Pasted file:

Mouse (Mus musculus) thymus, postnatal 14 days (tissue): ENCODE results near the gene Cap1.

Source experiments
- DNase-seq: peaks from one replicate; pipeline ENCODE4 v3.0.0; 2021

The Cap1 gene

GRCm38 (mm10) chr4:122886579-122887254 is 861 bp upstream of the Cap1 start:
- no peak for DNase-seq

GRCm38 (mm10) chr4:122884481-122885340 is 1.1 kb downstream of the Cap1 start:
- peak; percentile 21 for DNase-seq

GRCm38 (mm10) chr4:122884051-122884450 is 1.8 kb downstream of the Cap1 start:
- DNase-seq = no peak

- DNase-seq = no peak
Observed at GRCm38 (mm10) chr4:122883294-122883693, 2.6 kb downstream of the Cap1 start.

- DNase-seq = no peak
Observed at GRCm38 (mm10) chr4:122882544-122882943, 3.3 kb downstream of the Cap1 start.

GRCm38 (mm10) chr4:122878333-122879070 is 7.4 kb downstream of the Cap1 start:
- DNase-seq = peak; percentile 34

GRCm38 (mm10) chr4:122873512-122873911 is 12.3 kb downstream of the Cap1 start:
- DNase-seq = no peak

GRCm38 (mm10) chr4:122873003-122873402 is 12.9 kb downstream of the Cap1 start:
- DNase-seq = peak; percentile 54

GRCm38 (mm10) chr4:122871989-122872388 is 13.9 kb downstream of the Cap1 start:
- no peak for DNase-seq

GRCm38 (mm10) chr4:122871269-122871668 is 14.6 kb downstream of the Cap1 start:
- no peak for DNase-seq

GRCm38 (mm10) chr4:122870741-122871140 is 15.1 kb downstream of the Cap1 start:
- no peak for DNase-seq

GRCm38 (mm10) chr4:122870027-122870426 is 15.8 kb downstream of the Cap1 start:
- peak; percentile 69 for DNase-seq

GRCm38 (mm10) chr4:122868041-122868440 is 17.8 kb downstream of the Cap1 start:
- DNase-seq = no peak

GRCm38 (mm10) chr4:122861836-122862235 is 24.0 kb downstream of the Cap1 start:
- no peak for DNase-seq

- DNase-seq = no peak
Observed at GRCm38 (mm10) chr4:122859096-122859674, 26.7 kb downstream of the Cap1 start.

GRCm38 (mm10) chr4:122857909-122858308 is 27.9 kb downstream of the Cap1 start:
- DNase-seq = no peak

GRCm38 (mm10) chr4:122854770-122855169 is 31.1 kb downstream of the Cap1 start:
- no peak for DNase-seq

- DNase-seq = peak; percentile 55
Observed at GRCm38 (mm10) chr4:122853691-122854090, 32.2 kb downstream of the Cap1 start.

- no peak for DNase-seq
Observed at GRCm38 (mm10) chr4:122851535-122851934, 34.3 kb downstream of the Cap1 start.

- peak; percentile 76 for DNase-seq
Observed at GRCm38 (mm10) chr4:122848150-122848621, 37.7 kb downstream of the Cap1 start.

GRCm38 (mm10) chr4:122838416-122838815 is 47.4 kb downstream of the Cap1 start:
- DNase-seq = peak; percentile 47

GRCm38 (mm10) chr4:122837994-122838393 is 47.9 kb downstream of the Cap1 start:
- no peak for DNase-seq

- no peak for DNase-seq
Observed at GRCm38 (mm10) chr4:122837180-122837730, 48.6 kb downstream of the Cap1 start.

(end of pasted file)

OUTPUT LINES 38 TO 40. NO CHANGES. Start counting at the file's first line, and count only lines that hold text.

- no peak for DNase-seq

- DNase-seq = peak; percentile 55
Observed at GRCm38 (mm10) chr4:122853691-122854090, 32.2 kb downstream of the Cap1 start.